Arbitration and Conciliation Act, 1996 – Section 11(6) – Once the arbitrator has become ineligible by operation of law, he cannot nominate another as an arbitrator. The arbitrator becomes ineligible as per prescription contained in Section 12(5) of the Act. It is inconceivable in law that person who is statutorily ineligible can nominate a person.
read HERE 2017 SCeJ 0003 = 2017 PLRonline 1400
Regard being had to the same, we have to compare and analyse the arbitration clause in the present case. Clause (c), which we have reproduced earlier, states that all disputes which cannot be settled by mutual negotiation shall be referred to and determined by arbitration as per the Act, as amended. Clause (c) is independent of Clause (d). Clause (d) provides that unless otherwise provided, any dispute or difference between the parties in connection with the agreement shall be referred to the sole arbitration of the Managing Director or his nominee.
The aforesaid authorities have been commended to us to establish the proposition that if the nomination of an arbitrator by an ineligible arbitrator is allowed, it would tantamount to carrying on the proceeding of arbitration by himself. According to learned counsel for the appellant, ineligibility strikes at the root of his power to arbitrate or get it arbitrated upon by a nominee.
In such a context, the fulcrum of the controversy would be, can an ineligible arbitrator, like the Managing Director, nominate an arbitrator, who may be otherwise eligible and a respectable person. As stated earlier, we are neither concerned with the objectivity nor the individual respectability. We are only concerned with the authority or the power of the Managing Director. By our analysis, we are obligated to arrive at the conclusion that once the arbitrator has become ineligible by operation of law, he cannot nominate another as an arbitrator. The arbitrator becomes ineligible as per prescription contained in Section 12(5) of the Act. It is inconceivable in law that person who is statutorily ineligible can nominate a person. Needless to say, once the infrastructure collapses, the superstructure is bound to collapse. One cannot have a building without the plinth. Or to put it differently, once the identity of the Managing Director as the sole arbitrator is lost, the power to nominate someone else as an arbitrator is obliterated. Therefore, the view expressed by the High Court is not sustainable and we say so.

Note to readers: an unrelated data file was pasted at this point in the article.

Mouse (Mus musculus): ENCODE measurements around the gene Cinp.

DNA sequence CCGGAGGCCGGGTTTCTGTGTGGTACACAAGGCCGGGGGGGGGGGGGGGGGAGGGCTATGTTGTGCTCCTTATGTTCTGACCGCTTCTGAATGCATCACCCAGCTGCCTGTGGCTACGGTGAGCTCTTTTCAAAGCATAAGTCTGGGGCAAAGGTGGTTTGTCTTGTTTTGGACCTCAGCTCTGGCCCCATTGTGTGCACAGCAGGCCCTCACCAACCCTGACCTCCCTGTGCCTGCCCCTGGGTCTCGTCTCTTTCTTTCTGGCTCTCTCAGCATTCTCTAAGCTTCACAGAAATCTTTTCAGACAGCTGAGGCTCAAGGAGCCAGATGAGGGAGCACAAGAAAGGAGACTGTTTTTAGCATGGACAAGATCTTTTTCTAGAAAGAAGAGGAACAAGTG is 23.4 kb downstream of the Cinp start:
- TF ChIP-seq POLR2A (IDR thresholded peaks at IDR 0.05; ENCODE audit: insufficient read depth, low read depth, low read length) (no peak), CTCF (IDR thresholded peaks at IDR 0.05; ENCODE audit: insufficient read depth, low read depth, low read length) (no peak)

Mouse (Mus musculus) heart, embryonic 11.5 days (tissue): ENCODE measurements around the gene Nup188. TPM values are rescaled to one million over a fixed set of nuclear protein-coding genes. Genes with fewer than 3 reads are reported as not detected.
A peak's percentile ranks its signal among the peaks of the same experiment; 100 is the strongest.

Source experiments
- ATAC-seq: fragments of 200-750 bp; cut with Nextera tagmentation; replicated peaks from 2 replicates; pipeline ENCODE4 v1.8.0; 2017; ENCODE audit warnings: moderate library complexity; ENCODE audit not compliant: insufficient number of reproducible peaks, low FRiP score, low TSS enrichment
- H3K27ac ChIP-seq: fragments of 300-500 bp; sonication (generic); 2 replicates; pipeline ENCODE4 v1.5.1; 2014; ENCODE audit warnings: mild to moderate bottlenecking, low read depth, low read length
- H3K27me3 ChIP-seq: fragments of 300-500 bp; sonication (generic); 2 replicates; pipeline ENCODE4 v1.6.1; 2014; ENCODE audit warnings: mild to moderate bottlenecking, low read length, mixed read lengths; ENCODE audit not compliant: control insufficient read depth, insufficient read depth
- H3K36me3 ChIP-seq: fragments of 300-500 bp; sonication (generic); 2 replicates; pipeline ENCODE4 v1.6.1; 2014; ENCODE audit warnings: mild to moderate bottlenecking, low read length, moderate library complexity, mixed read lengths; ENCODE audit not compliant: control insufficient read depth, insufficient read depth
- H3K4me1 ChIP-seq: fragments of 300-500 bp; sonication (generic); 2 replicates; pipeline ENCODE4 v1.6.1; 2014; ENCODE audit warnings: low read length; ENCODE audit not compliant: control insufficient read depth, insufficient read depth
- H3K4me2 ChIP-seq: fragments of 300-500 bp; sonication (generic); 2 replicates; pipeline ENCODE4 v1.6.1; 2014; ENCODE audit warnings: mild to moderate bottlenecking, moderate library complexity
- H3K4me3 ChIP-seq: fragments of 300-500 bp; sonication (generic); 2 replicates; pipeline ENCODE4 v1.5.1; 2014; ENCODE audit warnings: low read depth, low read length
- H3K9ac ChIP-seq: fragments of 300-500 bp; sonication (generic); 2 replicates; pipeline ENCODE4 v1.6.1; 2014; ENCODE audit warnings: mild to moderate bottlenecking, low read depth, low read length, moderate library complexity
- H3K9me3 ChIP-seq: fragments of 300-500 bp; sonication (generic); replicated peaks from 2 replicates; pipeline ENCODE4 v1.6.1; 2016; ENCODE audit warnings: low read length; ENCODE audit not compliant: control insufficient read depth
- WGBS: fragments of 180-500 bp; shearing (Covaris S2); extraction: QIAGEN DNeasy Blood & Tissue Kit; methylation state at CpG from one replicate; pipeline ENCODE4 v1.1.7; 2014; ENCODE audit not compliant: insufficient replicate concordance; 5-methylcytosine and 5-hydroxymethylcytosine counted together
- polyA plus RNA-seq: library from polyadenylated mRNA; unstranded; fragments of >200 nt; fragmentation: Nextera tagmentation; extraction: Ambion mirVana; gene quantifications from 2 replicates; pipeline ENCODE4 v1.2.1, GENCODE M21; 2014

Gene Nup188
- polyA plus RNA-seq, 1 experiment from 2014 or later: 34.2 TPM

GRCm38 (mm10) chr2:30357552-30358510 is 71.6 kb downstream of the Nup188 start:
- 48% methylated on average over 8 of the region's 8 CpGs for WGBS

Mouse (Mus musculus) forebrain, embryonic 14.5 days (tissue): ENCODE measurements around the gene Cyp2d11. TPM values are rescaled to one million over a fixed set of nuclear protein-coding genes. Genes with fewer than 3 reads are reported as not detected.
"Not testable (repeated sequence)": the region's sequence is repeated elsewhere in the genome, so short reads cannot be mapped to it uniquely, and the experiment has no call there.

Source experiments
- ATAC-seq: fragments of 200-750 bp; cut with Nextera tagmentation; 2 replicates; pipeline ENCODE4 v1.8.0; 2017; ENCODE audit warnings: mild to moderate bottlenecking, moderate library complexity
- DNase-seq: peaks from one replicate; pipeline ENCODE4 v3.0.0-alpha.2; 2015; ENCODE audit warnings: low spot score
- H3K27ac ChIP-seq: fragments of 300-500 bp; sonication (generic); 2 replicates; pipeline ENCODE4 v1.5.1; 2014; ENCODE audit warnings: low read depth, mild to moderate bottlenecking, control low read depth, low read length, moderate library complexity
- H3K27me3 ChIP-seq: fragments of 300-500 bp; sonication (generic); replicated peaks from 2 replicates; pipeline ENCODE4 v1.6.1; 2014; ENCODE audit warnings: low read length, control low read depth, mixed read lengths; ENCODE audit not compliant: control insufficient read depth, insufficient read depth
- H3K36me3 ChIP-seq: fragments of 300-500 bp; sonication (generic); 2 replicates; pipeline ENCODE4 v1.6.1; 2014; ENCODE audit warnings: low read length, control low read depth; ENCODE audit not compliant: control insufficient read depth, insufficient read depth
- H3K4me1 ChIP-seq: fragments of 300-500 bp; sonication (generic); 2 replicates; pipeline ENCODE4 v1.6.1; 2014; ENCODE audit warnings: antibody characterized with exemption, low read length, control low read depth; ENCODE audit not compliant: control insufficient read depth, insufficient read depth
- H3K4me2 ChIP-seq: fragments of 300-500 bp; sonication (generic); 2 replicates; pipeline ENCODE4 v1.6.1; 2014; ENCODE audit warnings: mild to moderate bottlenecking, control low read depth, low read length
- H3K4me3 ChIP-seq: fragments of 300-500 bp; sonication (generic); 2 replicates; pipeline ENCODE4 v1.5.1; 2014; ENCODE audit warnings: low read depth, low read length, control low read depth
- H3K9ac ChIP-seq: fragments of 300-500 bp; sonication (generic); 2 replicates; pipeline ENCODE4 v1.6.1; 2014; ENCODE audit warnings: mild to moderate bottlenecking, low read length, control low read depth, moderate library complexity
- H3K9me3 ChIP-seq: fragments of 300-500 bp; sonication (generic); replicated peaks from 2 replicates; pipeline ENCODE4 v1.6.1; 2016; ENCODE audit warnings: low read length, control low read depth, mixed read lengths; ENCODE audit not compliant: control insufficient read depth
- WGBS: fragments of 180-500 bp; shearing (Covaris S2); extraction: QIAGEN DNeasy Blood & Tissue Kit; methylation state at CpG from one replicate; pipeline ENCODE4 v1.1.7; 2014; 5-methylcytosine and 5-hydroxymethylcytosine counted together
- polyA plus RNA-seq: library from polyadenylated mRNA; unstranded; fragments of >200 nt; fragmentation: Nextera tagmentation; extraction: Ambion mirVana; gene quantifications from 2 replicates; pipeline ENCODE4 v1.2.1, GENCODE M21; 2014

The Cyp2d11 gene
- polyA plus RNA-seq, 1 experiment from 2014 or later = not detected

Another facet needs to be addressed. The Designated Judge in a cryptic manner has ruled after noting that the petitioner therein had no reservation for nomination of the nominated arbitrator and further taking note of the fact that there has been a disclosure, that he has exercised the power under Section 11(6) of the Act. We are impelled to think that that is not the right procedure to be adopted and, therefore, we are unable to agree with the High Court on that score also and, accordingly, we set aside the order appointing the arbitrator. However, as Clause (c) is independent of Clause (d), the arbitration clause survives and hence, the Court can appoint an arbitrator taking into consideration all the aspects. Therefore, we remand the matter to the High Court for fresh consideration of the prayer relating to appointment of an arbitrator.